Like A Girl

In our society “like a girl” has been used to insult the way someone throws, runs or fights. It means someone is too slow or too weak. Always set out to change that. In their #LikeAGirl campaign, the company shows how young women and men interpret the phrase, and why they think it needs to change.

The best thing about this campaign is the way Always targeted so many different audiences to achieve the largest impact. When coming up with the #LikeAGirl idea, the goal was to help girls that are going through puberty feel more confident in their womanhood. In a time where girls are naturally feeling awkward and different because of the changes in their bodies, the messages they receive from their parents or their coaches or their peers that being a girl is somehow inferior to being a boy only hurt their confidence and lead to the self image issues that we see in adult women every day. This campaign, through the use of girls ages 10 through about 18, shows young women how being a girl can mean whatever you want it to mean. By using girls who are slightly older than the average girl going through puberty, it gives the younger girls someone to look up to. When in the vulnerable state while going through puberty, it is much easier to follow a role model than to try and figure out everything on your own, and Always utilized that fact very well.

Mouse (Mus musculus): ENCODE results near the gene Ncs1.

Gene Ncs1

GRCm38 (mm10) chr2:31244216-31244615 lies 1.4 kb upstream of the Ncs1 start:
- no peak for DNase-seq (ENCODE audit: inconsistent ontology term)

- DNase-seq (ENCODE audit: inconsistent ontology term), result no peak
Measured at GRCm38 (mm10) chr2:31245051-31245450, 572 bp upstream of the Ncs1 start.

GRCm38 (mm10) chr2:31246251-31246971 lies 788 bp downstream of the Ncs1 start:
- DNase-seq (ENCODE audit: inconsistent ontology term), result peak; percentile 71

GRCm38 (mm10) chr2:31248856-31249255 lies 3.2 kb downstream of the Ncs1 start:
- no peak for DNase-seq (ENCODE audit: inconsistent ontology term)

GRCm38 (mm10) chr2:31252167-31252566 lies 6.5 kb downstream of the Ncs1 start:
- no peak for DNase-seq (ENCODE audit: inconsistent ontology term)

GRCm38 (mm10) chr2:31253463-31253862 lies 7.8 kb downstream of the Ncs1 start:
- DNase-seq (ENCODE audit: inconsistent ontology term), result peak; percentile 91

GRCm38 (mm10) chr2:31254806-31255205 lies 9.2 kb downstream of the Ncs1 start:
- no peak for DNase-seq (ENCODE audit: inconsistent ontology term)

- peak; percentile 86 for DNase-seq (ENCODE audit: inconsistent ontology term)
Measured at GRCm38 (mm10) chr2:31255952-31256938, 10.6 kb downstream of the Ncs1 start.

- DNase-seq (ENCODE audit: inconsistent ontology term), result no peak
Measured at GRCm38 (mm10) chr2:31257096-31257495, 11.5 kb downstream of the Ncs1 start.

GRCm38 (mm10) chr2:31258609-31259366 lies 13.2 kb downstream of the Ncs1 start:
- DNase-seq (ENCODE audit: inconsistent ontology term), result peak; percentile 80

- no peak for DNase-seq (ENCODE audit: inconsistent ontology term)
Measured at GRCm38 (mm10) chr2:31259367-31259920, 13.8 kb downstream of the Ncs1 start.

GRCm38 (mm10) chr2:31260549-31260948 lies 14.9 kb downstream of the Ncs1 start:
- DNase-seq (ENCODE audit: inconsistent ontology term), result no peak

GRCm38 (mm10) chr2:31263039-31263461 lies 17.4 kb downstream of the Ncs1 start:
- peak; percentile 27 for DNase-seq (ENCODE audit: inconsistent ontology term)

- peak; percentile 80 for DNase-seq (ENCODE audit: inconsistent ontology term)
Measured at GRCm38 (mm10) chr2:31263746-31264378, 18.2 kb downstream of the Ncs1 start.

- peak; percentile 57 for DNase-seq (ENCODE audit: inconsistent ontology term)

Aside from young girls, Always also targeted young women ages 18-24. This is another time in a woman’s life when they may feel put down because of their image or the way they live their life. Mostly this is because, traditionally, this is when a woman “should be finding a husband” (which is an issue in and of itself, but we’ll save that for another day).This pressure from society makes young women feel their inferiority to men yet again. The constant nagging to “be prettier,” or “be nicer,” or even to “not come on as strong” makes women feel like less powerful individuals. This campaign shows the transformation of a few of the girls into thinking that doing things “like a girl” can mean doing things like a badass. By showing this, Always is showing these young women that just because they are women, doesn’t mean they are “less.” They are showing that its okay to embrace yourself for who you are as a woman.

I think one of the best target markets that Always reached though, were men. By airing their first campaign video (above) during the Superbowl, this ad reached 81.3% of all men in the US, and a majority of those men were ages 18-45. This group is also the type that usually has the “men should be men” mind set where they think that masculinity equates to power and strength and that women do not have these qualities. By including the section with the young boy talking about his sister in the video, I think that this helped better get the message across to this demographic. These types of men are very protective about their family members, and by relating “like a girl” to an insult towards their sister or mother, they are able to understand the impact it might have on other women and girls.

Aside from the video above, Always also released the Unstoppable video, Quarterback Karlie Harman’s story, and are now lobbying for more powerful female representation in emoji’s. Hundreds of thousands of hashtags have been used since the commercial first aired, and are still being shared today. Gender equality is an issue that we should never stop fighting for. So ladies, let’s get out there and run #LikeAGirl, throw #LikeAGirl, and tweet #LikeAGirl because you are a girl and you rock.


Welcome Back, TOM’s